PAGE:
Neurobiology of Language
Language skills such as speaking and listening are among the most complex systems that have developed in human evolution. Together with the derived capacities to read and write, they constitute one of the pillars of the complex social organization of modern society. The aim of the research group “Neurobiology of Language” is to understand the cognitive and neural organization of human language skills.
The benefits for society are the application of fundamental research on the neural basis of language for treatment of aphasia, dyslexia, and for improving language teaching. The research of our group takes general models of the functional architecture of language skills as its starting point. For instance, a blueprint of the human listener specifies which knowledge sources are accessed during listening and how they are exploited in real time to extract the message from the signal. Since language comprehension is about mapping sound/script onto meaning, the listener has to infer the speaker’s message from the sound waves that hit the ears (or the visual patterns that meet the eyes). These sound waves allow the listener to recognize the words and retrieve their information from long-term memory.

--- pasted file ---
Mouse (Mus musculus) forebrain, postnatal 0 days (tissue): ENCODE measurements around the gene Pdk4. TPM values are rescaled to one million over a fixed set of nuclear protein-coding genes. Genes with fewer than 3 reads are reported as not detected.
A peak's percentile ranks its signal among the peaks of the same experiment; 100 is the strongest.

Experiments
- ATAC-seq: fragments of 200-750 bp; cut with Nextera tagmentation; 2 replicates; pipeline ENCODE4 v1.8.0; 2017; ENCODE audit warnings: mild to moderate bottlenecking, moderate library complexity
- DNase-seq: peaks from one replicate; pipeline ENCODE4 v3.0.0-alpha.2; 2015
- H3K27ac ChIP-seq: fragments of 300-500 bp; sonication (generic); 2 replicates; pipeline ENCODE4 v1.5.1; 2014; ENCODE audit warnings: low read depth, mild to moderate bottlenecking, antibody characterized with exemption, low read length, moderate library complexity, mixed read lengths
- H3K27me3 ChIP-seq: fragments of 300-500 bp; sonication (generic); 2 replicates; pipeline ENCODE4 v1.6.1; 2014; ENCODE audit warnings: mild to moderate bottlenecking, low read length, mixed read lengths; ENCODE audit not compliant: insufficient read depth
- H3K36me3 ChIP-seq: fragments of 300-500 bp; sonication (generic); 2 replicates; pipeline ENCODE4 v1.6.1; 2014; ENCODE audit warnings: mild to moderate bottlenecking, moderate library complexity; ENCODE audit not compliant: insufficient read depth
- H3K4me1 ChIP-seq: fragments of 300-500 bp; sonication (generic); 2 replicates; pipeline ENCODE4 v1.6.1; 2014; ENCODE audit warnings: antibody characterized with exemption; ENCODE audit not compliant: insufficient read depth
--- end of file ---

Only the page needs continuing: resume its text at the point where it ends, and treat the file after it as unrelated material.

Online lecture Peter Hagoort (2020): The Core and Beyond In The Language-Ready Brain
The brain stores information on about 60.000 words of one’s native language. All this information is retrieved in a split second. A listener can easily recognize 3 - 4 words per second. The speed of language processing is one of its most remarkable aspects. However, as a listener we hardly ever hear words in isolation. In most cases words are produced in the context of other words. How does the brain create a coherent interpretation on the basis of the single word information retrieved from memory?
A major research focus of this research group is on answering the question: How does the brain solve the binding problem for language? The research program focuses on the binding of single word information into multi-word utterances. Not only within-language binding of syntactic and semantic information is studied, but also the binding of information from other modalities, such as gestures and visual scenes, into a coherent interpretation of the utterance.
|Visiting address:||Donders Centre for Cognitive Neuroimaging
6525 EN Nijmegen
|Postal address:||Donders Centre for Cognitive Neuroimaging
P.O. Box 9101
6500 HB Nijmegen
Neurobiology of Language
Prof. Peter Hagoort
Dr. Jan-Mathijs Schoffelen
MSc and BSc Students
Jessica (Xuanyi) Chen